Wednesday, March 21, 2012

Just a Thought or Two

We rarely drink bottled water. Today, while out doing errands, I bought a bottle of water.

Wow, when did these get so incredibly thin?

I drank my water, then sat in the car as we were driving, studying the bottle.

Side Note: My mind tends to wander. I always mean to write things down to remind me of what I want to post, but rarely do. If I do manage to write it down, by the time I sit in front of the computer to blog, it seems pretty trivial, so I don't post.

But today I will . . .

Do you have touchstone books, movies, plays, TV shows? Ones that keep popping into your head, dealing with themes that keep showing up in your life?

I have several, but this one comes into my mind a lot.

It's an old episode of the Twilight Zone. Titled Execution, it stars Albert Salmi. The time is the late 1800s, in a small Western town. Salmi plays Joe Caswell, a condemned man standing on a scaffold with a rope around his neck. The floor drops, the rope snaps . . .

All of a sudden, he finds himself in the 1960s in New York City.

That's the basic idea, and it made a huge impression on my 12 year old brain. Of course there's more to the story, but the premise is, you take a plain rural man and throw him into the center of a metropolitan city some 100 years in the future.

I think about this all the time. My Grandmother died at 106 when I was ten years old. I remember sitting on her porch and listening to her talking about her Father and the Civil War. As a child, all I could think of was "why does she go on about this all the time?"

Now I recognize what a treasure she was and wish I had been able to appreciate the wisdom she was trying to impart. Looking back now, she was kind of like Joe Caswell, finding herself in a world she could hardly have imagined.

Back to the water bottle.

I look at it and I'm slightly annoyed. I think of all the time it will remain on this earth, the resources that were used to create it just so I could have the convenience of a sip of water when I was too lax to remember to bring my refillable bottle.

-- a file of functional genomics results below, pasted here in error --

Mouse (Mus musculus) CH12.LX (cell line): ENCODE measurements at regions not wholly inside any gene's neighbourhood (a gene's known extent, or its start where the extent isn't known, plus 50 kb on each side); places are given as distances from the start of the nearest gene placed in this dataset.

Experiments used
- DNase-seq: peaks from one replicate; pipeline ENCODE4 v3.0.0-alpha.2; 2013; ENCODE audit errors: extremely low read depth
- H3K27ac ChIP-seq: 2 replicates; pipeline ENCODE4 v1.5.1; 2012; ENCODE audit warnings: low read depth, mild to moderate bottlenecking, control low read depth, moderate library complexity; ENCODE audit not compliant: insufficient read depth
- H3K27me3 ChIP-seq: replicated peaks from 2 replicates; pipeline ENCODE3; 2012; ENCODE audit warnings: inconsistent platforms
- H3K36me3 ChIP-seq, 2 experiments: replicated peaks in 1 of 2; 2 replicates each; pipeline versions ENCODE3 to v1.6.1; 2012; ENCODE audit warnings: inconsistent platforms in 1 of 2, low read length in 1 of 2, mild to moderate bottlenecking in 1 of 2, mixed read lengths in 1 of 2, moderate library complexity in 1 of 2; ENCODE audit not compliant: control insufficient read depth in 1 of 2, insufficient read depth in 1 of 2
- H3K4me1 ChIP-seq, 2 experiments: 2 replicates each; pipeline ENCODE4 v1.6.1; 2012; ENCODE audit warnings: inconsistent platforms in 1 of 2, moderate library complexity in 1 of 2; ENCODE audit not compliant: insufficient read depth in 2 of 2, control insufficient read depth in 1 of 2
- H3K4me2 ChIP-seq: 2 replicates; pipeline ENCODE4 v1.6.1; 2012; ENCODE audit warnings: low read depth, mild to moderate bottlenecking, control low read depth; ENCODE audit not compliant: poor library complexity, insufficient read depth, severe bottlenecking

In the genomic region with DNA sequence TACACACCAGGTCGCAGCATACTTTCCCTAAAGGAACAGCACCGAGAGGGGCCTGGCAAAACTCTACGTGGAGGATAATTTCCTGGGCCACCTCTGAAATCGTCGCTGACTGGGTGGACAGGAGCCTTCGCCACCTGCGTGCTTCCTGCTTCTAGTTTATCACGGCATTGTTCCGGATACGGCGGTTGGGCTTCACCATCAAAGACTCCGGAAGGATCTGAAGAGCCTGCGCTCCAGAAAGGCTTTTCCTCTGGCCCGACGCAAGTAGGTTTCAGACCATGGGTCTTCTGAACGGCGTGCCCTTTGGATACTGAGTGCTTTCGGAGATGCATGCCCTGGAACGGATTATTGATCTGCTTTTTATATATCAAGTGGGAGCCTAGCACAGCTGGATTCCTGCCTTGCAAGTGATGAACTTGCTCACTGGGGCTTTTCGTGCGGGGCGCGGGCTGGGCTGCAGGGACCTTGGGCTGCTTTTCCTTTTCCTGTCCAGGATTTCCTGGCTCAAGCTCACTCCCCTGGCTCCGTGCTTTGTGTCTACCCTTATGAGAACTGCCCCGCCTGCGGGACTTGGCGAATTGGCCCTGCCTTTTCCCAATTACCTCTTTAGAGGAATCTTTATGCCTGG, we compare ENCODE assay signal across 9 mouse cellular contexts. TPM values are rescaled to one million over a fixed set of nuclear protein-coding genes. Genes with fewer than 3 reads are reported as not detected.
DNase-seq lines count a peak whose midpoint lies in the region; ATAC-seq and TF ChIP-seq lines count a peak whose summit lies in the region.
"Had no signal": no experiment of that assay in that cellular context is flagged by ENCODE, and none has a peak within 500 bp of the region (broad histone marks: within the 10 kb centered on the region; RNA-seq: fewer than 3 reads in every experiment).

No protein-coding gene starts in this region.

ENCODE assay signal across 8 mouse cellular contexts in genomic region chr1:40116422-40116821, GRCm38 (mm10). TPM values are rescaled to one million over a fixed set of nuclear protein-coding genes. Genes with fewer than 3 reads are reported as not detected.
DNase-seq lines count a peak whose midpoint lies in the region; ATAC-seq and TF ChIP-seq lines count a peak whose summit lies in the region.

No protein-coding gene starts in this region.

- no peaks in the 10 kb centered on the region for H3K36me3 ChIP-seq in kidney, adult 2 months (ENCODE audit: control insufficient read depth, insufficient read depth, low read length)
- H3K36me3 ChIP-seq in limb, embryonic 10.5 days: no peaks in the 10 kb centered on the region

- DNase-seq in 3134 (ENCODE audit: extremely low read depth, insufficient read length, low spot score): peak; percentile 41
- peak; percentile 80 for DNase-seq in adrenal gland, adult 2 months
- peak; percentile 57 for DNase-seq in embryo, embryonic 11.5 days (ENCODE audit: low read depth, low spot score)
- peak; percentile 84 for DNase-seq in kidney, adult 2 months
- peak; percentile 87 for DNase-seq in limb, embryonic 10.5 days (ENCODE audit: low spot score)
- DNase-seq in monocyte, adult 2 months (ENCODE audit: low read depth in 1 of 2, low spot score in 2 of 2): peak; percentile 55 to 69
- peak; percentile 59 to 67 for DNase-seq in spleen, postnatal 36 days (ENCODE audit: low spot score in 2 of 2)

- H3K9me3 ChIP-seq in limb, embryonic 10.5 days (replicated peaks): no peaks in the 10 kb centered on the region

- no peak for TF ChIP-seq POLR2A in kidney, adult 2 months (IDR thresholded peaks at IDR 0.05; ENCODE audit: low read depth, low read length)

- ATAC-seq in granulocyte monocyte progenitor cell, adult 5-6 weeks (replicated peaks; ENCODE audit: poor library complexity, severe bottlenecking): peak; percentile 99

Then I stop and really look at it.

Crystal clear, squishy yet firm, it's really a wonder of modern design. Darn near perfect. Form follows function. Yet we take them for granted, tossing them into the trash heap by the thousands, with never a second thought.

But look at it through the eyes of someone from 1912. What would they make of this wonder of modern science? Light as a feather, waterproof, practically indestructible.

100 years ago, wouldn't it be on display as a magical item? Perhaps thought to be something transported to Earth by aliens from another world? Who could guess what this would be conceived as?

The wonders we all take for granted.

And those are the kind of things I think about all the time.


The Good Luck Duck said...

Right! Should be a wonder, but they're really a blight. And, wasn't that show brilliant? Actually, I think about Twilight Zone's Time Enough at Last every time I can't find my reading glasses.

Gaelyn said...

I take water everywhere. Then there's that time when I didn't, bought one of these chintzy thin bottles which basically collapsed in my hand.

Ah, Twilight Zone.

The Odd Essay said...

Right now I'm wearing a pair of socks that were made using recycled bottles and other recycled materials.... So... that think plastic bottle may one day end up on my feet ;-)

Jerry and Suzy said...

Fortunately here at our home park we have a wonderful recycling program. We do all the #1 and #2 plastics, aluminum cans of course, and nearly any kind of paper. The park gets no income from anything but the aluminum, bu wet are saving $2000 per year in garbage pickup charges!

photowannabe said...

Delightful wanderings Kate. I like how your mind works.
I'm grateful for the things that have changed my life and do want to be mindful at the same time of the footprint they leave.

Gypsy Boho said...

I enjoyed reading your post today especially the part about your grandmother. It reminded me of the times my grandfather would ask me the cost of things. He was well into his 80s and had never left his hometown. When I'd go for a visit, if I had a new item he was always curious about it's cost. When I'd tell him, he'd just shake his head in wonder. It must have seemed like he was also in a world he could not imagine.